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9.4: Geothermal Heating

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    85151
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    In the preceding sections of this chapter we talked mostly about using geothermal for generating electric power. But another worthwhile application is heating – either the space in people’s houses, or household water, or water in public swimming pools, or greenhouses, or the list may be long.

    In geothermal heating, one can either use for this purpose all power extracted from the geothermal reservoir, or send this power first to a heat engine for generating electric power and use the waste heat from the engine for heating. As we remember, a heat engine converts only a fraction ε of the input thermal energy into mechanical work. In the best coal-fired or natural gas-fired power plants this fraction may be slightly higher than ε = 30%, the rest is the “waste heat”. But in geothermal systems the temperature of the “input heat” is lower than the steam temperature in coal or gas fired plants. Hence, the efficiency of the heat engines in geothermal installation is also lower – perhaps 20% in the dry steam system, and even less than 10% in the binary cycle systems. So, as much as 80-90% of the input heat ends up as the “waste heat” and it can be used for heating. As follows from the previously discussed example of Altheim, an electricity generation + heating combination may indeed work pretty well.

    There is only one problem with heating – namely, in contrast to electric power, heat power cannot be sent over long distances. In other words, all available heat power has to be used locally. In Altheim, the geothermal installation was intentionally built next to the town, so delivering heat to homes easy. But often, in the case of huge American installations like, for instant, the famous The Geysers power plant in California, there are no human settlements nearby. So, all the waste heat has to be dispersed in the cooling towers or injected back to the underground reservoir. This is regrettable, because in the energy usage balance of an average American household, as can be seen in Fig. \(\PageIndex{1}\ more than 50% energy is used for space heating.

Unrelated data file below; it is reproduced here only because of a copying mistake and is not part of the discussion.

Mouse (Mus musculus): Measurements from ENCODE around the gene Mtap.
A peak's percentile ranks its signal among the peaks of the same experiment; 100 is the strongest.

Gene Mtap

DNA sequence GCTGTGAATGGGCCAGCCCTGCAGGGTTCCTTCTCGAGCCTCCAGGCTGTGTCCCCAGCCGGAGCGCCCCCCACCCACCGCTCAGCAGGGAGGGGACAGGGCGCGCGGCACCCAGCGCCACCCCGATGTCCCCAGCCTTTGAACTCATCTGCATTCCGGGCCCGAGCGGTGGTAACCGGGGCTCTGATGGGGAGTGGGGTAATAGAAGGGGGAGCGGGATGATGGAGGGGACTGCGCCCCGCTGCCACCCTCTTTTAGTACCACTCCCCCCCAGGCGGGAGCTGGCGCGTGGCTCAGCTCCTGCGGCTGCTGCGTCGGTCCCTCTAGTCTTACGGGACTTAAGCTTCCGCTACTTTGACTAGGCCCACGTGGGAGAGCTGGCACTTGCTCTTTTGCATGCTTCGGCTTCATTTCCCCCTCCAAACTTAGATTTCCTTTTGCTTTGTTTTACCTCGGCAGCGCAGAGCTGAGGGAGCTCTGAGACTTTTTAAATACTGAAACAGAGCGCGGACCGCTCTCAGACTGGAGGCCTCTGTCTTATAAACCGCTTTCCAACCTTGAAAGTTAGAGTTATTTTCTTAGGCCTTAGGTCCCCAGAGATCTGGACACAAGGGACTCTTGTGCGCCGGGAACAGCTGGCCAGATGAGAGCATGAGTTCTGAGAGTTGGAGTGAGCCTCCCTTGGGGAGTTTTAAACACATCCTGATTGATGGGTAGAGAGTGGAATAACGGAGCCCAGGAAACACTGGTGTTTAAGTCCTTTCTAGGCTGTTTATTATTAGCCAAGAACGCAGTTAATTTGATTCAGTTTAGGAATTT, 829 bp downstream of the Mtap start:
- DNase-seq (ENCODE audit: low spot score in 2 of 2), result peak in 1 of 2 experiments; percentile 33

Energy use in typical US home: Space heating,  42% Lighting & appliances 30%, Water heating 18%, AC 6%, Refrigeration 5%
    Figure \(\PageIndex{1}\):A “pie-style” chart showing how energy is used in an average American home – 2009 data from the U.S. Energy Information Agency Web page.

    If geothermal energy could be used for this purpose instead of electricity, natural gas, or heating oil, the total CO2 emission from American homes could be significantly reduced.

    Geothermal energy map of the US, highest in the mountain west. Low spots include CA central valley and northern AL.
    Figure \(\PageIndex{2}\): The distribution of geothermal resources in the US. Red color indicates very good conditions, orange – favorable conditions for installing binary cycle power plants, or for using geothernal water directly for heating. And the other two colors shows the areas where geothermal resources can be perhaps reached by very deep drilling, which, however, would make the costs of such ventures economically unjustified. Nevertheless, the homeowners in such areas (as well as in the other two areas) may reduce the heating costs considerably by using the so-called shallow geothermal heating (source: EIA

    Well, but the country’s geography is not particularly supportive for such a noble idea! It is evidenced by Fig. \(\PageIndex{2}\), in which the distribution of the “geothermal potential” over the entire U.S. area is shown.


    9.4: Geothermal Heating is shared under a CC BY 1.3 license and was authored, remixed, and/or curated by Tom Giebultowicz.

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